Organic Business Growth vs. Growth Through Acquisitions

Growth through acquisition is a very viable option for small and medium-size businesses. Should you buy a business?

We routinely hear on the news about huge companies merging with and acquiring other huge companies in deals measured in the tens of billions. But just a few minutes of research will show even novice entrepreneurs that growth through acquisition is a very viable option for small and medium-size businesses as well.

The question is, is it the right growth strategy for your company? Or are you better off expanding in more organic ways – by opening up satellite locations, franchising, or focusing exclusively on aggressive sales and marketing tactics?

There’s an interesting conversation to be had around this topic for every unique business situation, and there’s truly no “right” answer that fits every circumstance. Let’s look into some of the pros and cons of growth through acquisition versus more organic business growth so you’re in a better position to make that decision yourself.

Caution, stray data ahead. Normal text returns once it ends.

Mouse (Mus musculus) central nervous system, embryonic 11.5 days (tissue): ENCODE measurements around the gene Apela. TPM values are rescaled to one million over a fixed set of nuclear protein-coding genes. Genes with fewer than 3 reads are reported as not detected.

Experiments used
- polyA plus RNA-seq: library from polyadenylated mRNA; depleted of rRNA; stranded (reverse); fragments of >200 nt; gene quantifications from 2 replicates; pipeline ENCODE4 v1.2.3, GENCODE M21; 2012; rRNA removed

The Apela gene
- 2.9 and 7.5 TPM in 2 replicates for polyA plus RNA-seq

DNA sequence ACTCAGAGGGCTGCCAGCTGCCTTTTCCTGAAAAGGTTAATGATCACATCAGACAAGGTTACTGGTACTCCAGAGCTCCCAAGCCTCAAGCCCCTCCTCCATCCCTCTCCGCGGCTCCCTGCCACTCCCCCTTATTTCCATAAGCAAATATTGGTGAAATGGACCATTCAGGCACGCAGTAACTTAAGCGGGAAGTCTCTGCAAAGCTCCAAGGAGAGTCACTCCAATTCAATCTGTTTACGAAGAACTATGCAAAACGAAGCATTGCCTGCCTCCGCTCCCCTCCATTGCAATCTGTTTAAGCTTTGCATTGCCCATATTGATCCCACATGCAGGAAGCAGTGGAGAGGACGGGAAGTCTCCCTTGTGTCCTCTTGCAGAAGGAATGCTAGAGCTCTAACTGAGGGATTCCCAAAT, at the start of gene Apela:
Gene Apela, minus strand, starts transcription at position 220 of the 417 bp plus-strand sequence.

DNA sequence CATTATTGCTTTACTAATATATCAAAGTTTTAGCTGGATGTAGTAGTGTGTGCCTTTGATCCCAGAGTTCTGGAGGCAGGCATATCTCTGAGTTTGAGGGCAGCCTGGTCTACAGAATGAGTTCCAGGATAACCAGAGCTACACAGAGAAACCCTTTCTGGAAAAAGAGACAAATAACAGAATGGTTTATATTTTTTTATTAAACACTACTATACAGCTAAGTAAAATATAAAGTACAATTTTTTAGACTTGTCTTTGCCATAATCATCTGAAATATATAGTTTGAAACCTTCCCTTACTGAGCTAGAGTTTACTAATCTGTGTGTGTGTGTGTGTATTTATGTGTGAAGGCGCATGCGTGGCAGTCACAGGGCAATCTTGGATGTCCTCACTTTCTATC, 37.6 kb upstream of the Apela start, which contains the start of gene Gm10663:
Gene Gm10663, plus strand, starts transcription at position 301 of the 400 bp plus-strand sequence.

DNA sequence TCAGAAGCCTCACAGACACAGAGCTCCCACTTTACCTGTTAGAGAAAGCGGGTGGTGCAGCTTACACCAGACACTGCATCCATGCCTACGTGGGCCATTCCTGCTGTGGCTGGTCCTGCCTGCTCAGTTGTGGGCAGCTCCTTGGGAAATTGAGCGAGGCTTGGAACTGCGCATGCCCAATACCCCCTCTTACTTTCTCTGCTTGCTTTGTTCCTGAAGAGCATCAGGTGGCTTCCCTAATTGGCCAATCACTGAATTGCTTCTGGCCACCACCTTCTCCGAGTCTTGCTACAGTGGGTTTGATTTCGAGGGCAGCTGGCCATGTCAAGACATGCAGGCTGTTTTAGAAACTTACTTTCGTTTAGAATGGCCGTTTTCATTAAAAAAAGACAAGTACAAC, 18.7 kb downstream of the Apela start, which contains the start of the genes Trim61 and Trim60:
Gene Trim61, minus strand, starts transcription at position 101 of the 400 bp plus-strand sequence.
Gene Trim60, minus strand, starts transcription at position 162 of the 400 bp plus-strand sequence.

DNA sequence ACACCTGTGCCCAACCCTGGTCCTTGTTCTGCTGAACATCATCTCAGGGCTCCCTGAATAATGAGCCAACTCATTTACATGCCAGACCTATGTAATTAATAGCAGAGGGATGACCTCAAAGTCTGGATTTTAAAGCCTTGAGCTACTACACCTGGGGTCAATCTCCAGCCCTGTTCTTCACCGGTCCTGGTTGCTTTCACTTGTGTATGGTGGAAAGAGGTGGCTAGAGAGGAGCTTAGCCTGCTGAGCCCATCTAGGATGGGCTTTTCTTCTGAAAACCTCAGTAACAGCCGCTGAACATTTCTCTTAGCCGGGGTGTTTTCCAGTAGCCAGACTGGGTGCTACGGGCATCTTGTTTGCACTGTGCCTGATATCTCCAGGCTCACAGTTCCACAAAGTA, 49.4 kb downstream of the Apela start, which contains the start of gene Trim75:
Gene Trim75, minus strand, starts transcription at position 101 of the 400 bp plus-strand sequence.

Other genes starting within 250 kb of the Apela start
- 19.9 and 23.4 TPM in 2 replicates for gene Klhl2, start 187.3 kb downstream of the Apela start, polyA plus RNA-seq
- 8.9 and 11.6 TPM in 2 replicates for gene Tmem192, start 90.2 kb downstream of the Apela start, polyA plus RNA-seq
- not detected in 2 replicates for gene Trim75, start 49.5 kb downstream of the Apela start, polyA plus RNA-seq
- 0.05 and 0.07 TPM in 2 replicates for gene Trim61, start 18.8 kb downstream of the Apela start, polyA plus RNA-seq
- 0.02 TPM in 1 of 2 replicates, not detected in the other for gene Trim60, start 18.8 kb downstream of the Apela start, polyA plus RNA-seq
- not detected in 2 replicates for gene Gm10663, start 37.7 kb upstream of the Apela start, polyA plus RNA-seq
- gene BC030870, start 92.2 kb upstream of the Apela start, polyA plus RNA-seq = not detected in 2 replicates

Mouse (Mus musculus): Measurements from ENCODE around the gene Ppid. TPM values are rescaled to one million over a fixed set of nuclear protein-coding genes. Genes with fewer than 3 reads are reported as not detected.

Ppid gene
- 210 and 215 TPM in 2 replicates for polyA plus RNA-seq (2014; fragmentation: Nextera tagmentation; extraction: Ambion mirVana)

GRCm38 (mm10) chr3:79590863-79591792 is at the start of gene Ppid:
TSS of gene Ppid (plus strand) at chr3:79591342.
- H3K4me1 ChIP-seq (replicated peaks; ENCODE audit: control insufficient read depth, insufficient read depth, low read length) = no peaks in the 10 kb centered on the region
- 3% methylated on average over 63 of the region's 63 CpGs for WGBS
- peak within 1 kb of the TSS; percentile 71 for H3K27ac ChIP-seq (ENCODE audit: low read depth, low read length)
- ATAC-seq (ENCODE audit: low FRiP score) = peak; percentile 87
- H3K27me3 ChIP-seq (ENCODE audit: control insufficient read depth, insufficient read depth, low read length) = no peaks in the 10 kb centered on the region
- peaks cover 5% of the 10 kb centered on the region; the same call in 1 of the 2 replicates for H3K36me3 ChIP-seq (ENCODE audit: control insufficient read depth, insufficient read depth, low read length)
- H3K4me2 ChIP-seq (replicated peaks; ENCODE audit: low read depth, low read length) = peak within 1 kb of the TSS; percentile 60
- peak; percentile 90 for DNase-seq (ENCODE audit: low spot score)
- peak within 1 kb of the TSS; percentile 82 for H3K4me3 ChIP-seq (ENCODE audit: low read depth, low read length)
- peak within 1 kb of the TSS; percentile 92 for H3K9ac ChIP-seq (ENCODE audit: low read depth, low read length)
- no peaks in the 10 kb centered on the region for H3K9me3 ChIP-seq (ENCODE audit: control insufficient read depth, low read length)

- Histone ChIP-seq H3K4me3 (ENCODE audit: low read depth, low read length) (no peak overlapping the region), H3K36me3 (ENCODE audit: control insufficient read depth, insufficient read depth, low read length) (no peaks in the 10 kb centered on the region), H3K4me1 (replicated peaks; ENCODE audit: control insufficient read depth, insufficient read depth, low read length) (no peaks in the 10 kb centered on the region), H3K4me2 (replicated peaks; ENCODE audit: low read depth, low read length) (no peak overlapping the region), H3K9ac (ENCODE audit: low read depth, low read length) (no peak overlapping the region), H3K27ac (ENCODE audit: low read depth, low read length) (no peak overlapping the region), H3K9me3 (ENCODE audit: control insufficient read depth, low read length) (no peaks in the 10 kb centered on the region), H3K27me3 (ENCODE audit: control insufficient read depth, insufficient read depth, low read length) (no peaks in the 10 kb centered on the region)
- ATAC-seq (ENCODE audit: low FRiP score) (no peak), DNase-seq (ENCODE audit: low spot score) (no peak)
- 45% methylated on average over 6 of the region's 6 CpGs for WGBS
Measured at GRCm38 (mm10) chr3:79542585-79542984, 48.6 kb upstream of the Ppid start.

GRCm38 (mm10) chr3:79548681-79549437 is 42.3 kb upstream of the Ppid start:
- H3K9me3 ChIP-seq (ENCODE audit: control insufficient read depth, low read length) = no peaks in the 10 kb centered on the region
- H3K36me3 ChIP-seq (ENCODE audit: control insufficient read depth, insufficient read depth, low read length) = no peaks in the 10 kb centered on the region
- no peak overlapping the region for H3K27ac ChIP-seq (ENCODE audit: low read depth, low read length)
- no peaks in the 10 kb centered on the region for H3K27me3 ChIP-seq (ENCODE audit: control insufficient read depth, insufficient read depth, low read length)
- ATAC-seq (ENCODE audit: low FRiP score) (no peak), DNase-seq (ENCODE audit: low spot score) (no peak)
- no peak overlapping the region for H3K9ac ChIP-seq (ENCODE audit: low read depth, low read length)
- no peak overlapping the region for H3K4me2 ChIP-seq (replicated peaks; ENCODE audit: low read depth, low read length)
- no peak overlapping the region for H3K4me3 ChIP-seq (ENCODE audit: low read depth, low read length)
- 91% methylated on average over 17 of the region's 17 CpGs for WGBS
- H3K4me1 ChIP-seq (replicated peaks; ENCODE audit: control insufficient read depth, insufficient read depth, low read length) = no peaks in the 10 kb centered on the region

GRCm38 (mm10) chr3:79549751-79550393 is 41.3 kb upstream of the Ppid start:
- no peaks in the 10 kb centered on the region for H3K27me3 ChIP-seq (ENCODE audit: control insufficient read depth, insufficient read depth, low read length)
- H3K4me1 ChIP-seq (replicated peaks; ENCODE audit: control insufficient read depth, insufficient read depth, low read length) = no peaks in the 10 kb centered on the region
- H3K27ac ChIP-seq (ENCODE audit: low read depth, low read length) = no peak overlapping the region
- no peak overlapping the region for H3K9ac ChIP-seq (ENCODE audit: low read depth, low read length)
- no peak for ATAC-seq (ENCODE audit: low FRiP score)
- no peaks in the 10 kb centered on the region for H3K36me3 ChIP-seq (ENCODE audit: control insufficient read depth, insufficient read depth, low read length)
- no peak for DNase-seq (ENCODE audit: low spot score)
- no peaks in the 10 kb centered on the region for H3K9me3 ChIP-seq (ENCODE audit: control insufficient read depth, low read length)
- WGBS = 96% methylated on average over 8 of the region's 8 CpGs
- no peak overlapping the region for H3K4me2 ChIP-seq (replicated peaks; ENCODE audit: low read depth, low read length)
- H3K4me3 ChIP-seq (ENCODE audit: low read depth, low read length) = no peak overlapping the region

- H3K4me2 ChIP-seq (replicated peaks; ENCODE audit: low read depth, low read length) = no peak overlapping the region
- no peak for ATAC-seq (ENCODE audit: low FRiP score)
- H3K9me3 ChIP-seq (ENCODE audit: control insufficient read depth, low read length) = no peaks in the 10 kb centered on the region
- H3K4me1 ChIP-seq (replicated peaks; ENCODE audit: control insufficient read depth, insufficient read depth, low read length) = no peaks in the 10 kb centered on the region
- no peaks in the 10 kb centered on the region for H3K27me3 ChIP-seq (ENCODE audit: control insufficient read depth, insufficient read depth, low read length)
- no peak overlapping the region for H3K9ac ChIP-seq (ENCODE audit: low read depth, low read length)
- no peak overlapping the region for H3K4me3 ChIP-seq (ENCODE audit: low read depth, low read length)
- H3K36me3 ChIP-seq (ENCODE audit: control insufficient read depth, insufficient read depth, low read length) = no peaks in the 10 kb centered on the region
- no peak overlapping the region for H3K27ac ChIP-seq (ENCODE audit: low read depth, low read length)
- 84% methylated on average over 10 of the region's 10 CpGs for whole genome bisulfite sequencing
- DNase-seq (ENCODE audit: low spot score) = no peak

The pros of organic business growth

Growing your business organically – in the most natural, progressive way possible – offers the most control over how that growth occurs. That doesn’t mean you’re going to completely avoid unexpected setbacks or even the stress of “too much success” at times. But, generally speaking, if you’re focused on continually improving your marketing efforts, improving your product or service, and identifying new or more profitable markets you can successfully enter, you’re going to find that growth is more predictable and controllable over the long term.